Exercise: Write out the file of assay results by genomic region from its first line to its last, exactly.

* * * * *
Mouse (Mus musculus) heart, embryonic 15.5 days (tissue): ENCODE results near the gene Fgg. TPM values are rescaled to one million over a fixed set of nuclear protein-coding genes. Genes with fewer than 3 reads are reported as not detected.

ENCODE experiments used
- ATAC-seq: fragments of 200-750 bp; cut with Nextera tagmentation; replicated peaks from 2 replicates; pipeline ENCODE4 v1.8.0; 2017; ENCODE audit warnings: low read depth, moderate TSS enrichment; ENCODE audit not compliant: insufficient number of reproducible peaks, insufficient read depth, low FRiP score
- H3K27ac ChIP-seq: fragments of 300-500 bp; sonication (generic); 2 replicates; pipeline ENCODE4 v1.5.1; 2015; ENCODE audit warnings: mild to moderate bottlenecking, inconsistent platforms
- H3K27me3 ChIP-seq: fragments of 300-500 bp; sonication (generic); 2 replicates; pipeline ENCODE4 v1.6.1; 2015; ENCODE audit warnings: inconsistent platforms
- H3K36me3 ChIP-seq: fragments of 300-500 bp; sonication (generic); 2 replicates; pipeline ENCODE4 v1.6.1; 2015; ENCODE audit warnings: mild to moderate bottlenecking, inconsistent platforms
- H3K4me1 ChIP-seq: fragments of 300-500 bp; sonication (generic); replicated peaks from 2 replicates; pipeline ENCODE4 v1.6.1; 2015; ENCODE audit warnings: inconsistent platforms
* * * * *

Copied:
Mouse (Mus musculus) heart, embryonic 15.5 days (tissue): ENCODE results near the gene Fgg. TPM values are rescaled to one million over a fixed set of nuclear protein-coding genes. Genes with fewer than 3 reads are reported as not detected.

ENCODE experiments used
- ATAC-seq: fragments of 200-750 bp; cut with Nextera tagmentation; replicated peaks from 2 replicates; pipeline ENCODE4 v1.8.0; 2017; ENCODE audit warnings: low read depth, moderate TSS enrichment; ENCODE audit not compliant: insufficient number of reproducible peaks, insufficient read depth, low FRiP score
- H3K27ac ChIP-seq: fragments of 300-500 bp; sonication (generic); 2 replicates; pipeline ENCODE4 v1.5.1; 2015; ENCODE audit warnings: mild to moderate bottlenecking, inconsistent platforms
- H3K27me3 ChIP-seq: fragments of 300-500 bp; sonication (generic); 2 replicates; pipeline ENCODE4 v1.6.1; 2015; ENCODE audit warnings: inconsistent platforms
- H3K36me3 ChIP-seq: fragments of 300-500 bp; sonication (generic); 2 replicates; pipeline ENCODE4 v1.6.1; 2015; ENCODE audit warnings: mild to moderate bottlenecking, inconsistent platforms
- H3K4me1 ChIP-seq: fragments of 300-500 bp; sonication (generic); replicated peaks from 2 replicates; pipeline ENCODE4 v1.6.1; 2015; ENCODE audit warnings: inconsistent platforms